Diana Lee Carey is a Westminster Traffic Commissioner, I-405 Freeeway Chairman, WCC City Representative, and member of the West County Stakeholders Group – OCTA, OCTA Policy Working Group and OCTA Stakeholders Working Group.
The I-405 Improvement Project is entering the final, critical phase of development. The configuration of the freeway will be decided by the OCTA Board in September, and toll lanes are a prominent feature.
The EIR (Environmental Impact Review) document indicates substantial impacts to the residential communities and business districts of all Cities along the 17-mile corridor from the 73 to the I-605. While, the corridor Cities all recognize the need to improve the I-405, Seal Beach, Rossmoor, Los Alamitos; Westminster, Huntington Beach, Fountain Valley and Costa Mesa have all come out against the toll/express facility. Huntington Beach Mayor, Don Hansen, is the only Mayor to speak in support of the toll facility. Unfortunately, he has a seat on the OCTA Board of Directors.
On July 3, the Long Beach City Council directed its city manager to immediately initiate a strategy to ensure the concerns of Long Beach are addressed in the planning process of the OCTA I-405 project. In 2009, Long Beach asked the OCTA to address 10 issues in the EIR, and only 3 were in the final EIR document. They too, are concerned about the bottleneck at the County line and the affect on the CA-22, CA-1, I-605 and surrounding streets such as Lakewood, Palo Verde, Bellflower and Woodruff.
One of the OCTA standard selling points is that everyone uses the toll lanes. They are fond of the following scenario: “A mother, who needs to rush her child to the doctor in Irvine, will be able to get there in less than 15 minutes.” That is providing she has planned ahead for the emergency by pre-purchasing a transponder, setting up an account, and is living near one of two access points at Goldenwest or Magnolia.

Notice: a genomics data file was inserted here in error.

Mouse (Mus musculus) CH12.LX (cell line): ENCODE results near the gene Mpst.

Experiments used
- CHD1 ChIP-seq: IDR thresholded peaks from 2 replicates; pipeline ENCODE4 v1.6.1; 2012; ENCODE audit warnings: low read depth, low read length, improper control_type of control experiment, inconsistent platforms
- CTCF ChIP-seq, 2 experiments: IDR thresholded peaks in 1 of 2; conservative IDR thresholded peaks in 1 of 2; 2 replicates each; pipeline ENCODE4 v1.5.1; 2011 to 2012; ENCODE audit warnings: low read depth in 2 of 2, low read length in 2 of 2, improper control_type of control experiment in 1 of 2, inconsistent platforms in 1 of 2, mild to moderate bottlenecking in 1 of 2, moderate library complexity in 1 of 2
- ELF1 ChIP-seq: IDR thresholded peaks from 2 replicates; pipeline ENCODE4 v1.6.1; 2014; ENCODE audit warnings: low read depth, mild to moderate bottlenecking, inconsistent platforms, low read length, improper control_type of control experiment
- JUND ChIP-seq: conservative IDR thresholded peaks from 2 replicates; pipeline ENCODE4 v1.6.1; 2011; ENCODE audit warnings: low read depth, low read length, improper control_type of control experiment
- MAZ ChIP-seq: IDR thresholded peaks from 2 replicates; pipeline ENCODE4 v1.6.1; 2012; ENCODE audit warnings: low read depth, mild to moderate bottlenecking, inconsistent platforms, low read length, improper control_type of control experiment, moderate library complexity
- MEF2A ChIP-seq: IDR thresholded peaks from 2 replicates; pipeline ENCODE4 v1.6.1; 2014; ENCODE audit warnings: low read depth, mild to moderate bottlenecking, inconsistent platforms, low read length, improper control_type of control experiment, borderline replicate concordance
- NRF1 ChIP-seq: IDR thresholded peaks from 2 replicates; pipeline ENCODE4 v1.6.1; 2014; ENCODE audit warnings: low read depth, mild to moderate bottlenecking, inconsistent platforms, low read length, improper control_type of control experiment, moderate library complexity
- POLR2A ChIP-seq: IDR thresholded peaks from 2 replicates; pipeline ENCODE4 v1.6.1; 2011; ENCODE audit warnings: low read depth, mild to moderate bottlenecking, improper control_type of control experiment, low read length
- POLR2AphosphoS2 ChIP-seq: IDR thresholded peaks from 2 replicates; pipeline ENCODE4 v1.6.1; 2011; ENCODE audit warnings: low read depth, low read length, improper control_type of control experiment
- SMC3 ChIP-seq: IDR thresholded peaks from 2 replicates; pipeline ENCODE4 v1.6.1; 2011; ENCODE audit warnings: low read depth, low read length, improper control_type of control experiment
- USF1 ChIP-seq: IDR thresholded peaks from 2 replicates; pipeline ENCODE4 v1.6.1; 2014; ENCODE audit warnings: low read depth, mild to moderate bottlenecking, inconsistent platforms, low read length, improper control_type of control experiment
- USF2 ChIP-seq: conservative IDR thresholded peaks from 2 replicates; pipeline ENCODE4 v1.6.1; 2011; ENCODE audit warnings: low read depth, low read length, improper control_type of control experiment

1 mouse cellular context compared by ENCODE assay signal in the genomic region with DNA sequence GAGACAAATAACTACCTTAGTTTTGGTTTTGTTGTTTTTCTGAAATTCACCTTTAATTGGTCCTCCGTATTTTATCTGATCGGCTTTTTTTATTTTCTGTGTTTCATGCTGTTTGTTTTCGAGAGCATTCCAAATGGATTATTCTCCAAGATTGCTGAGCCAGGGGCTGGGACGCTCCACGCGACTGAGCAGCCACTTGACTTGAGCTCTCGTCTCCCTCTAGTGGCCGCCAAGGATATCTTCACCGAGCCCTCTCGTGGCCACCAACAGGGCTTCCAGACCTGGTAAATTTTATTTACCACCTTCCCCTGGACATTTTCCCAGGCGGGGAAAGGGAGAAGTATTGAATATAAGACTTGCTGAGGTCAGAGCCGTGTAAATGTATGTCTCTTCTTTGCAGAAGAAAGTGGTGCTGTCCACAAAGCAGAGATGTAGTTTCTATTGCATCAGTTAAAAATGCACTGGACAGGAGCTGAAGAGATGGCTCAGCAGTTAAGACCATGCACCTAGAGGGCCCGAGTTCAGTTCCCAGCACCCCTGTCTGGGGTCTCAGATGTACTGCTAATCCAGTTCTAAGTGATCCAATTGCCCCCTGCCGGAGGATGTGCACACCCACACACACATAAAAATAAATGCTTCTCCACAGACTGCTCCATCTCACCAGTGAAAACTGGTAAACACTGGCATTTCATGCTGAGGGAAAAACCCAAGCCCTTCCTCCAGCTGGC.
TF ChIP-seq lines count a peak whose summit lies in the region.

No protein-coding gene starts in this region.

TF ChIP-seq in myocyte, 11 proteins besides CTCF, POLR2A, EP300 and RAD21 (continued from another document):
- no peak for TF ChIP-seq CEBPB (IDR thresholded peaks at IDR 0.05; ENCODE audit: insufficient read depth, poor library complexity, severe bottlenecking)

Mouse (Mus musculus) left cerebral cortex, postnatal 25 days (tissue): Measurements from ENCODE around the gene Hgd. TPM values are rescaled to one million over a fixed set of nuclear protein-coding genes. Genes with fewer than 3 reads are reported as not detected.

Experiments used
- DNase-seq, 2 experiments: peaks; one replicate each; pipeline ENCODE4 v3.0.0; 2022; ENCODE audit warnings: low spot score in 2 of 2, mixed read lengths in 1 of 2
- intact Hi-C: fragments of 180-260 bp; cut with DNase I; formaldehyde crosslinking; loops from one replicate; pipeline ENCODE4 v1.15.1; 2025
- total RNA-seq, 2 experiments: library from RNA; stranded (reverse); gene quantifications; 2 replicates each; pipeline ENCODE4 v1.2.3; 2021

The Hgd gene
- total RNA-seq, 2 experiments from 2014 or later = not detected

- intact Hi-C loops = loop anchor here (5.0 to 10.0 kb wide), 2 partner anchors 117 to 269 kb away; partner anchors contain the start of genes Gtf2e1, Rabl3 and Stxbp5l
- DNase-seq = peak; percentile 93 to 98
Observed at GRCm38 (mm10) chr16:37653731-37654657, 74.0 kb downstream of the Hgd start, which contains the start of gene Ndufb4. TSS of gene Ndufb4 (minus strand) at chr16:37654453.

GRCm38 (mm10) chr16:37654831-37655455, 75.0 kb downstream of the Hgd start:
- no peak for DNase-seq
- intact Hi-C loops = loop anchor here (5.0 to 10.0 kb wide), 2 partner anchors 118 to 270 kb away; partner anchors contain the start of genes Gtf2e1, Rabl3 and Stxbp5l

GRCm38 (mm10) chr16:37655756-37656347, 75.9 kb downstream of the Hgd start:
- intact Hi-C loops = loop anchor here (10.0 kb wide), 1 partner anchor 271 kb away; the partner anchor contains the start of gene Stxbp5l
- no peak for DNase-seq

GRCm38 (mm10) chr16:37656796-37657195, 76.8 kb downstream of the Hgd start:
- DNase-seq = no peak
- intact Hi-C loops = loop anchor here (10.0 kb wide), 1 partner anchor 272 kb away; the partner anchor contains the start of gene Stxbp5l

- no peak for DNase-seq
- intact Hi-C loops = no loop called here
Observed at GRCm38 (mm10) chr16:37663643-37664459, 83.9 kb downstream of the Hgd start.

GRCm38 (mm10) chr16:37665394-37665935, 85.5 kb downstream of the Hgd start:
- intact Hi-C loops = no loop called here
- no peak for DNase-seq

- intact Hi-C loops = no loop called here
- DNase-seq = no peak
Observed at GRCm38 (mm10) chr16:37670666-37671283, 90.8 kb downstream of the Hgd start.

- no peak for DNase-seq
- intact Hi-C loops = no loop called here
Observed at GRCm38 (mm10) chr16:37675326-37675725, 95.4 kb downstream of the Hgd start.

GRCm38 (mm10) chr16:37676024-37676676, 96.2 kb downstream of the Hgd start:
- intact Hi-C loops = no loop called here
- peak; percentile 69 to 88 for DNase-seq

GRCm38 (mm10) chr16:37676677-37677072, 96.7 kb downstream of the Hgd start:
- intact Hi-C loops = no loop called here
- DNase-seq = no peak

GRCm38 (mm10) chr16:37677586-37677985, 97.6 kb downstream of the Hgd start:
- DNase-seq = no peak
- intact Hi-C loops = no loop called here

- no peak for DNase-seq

Additional concerns raised by the Mayors, and local Chambers of Commerce, are the “pass-through” aspect which will by-passes corridor business districts, including our malls and auto dealerships; the poor performance of some existing toll facilities (think 73); the inability of less affluent motorists to afford these “Lexus Lanes,” and the lack of public authorization for tolls in the M2 document.
So, did voters approve toll lanes when authorizing M2? No, because when M2 was “field-tested” and tolls were mentioned, it would not have passed. In fact, the voter pamphlet mentions “freeways” over 150 times and tolls “zero.” And, M2 requires voter approval for all major changes. The OCTA does not consider tolls a major change. What do you think?
The OCTA is trying to get around this issue by saying no M2 money will be used for the toll lanes, as bond revenue will be used for their construction. Never mind that the reconstruction of all 17 bridges is from M2 money.
Another problem with the toll alternative is that, while our M2 sales tax revenue is used to expand the I-405, when it is complete, the non-toll-paying drivers end up with the same number of “free” lanes as we have now, and about the same amount of congestion. The OCTA counts the 3+ limited-access HOV lane as a “free” lane, even though a transponder and an account are needed to access the lanes. But, good news, it will be free to 3+ vehicles “for a while,” after which they will be charged a reduced rate for peak travel times.
Finally, note to the OCTA: See page 13 of the Renewed Measure M Transportation Investment Plan, which states “The improvements will adhere to the recommendations of the Interstate 405 Major Investment Study and will be developed in cooperation with local jurisdictions and affected communities.”
Please, support local cities and let your Supervisor know that following the law is important. The final vote is Sept. 24 at 9 a.m. in the OCTA board Room. Act now before it is too late.